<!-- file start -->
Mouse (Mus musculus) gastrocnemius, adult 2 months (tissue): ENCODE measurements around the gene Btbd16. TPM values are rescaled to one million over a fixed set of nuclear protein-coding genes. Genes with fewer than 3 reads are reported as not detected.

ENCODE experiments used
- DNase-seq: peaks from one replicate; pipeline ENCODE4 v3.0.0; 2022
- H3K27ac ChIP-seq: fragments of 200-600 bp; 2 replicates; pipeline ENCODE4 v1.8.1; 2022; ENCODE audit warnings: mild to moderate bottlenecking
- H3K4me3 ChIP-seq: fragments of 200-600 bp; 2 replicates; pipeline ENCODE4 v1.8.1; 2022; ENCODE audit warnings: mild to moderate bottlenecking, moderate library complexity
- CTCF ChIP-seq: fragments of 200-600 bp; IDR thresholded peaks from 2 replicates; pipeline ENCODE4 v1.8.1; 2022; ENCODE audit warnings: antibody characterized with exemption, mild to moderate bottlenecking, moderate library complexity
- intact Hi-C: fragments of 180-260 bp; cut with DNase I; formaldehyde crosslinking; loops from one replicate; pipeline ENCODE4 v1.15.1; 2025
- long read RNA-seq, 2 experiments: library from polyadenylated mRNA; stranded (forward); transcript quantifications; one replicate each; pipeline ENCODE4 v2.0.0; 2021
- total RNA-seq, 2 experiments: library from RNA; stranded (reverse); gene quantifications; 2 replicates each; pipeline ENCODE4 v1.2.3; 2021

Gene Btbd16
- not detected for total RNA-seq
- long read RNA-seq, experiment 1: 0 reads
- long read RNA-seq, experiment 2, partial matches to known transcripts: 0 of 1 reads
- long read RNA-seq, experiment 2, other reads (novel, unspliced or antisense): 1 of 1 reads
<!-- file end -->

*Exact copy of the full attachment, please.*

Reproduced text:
Mouse (Mus musculus) gastrocnemius, adult 2 months (tissue): ENCODE measurements around the gene Btbd16. TPM values are rescaled to one million over a fixed set of nuclear protein-coding genes. Genes with fewer than 3 reads are reported as not detected.

ENCODE experiments used
- DNase-seq: peaks from one replicate; pipeline ENCODE4 v3.0.0; 2022
- H3K27ac ChIP-seq: fragments of 200-600 bp; 2 replicates; pipeline ENCODE4 v1.8.1; 2022; ENCODE audit warnings: mild to moderate bottlenecking
- H3K4me3 ChIP-seq: fragments of 200-600 bp; 2 replicates; pipeline ENCODE4 v1.8.1; 2022; ENCODE audit warnings: mild to moderate bottlenecking, moderate library complexity
- CTCF ChIP-seq: fragments of 200-600 bp; IDR thresholded peaks from 2 replicates; pipeline ENCODE4 v1.8.1; 2022; ENCODE audit warnings: antibody characterized with exemption, mild to moderate bottlenecking, moderate library complexity
- intact Hi-C: fragments of 180-260 bp; cut with DNase I; formaldehyde crosslinking; loops from one replicate; pipeline ENCODE4 v1.15.1; 2025
- long read RNA-seq, 2 experiments: library from polyadenylated mRNA; stranded (forward); transcript quantifications; one replicate each; pipeline ENCODE4 v2.0.0; 2021
- total RNA-seq, 2 experiments: library from RNA; stranded (reverse); gene quantifications; 2 replicates each; pipeline ENCODE4 v1.2.3; 2021

Gene Btbd16
- not detected for total RNA-seq
- long read RNA-seq, experiment 1: 0 reads
- long read RNA-seq, experiment 2, partial matches to known transcripts: 0 of 1 reads
- long read RNA-seq, experiment 2, other reads (novel, unspliced or antisense): 1 of 1 reads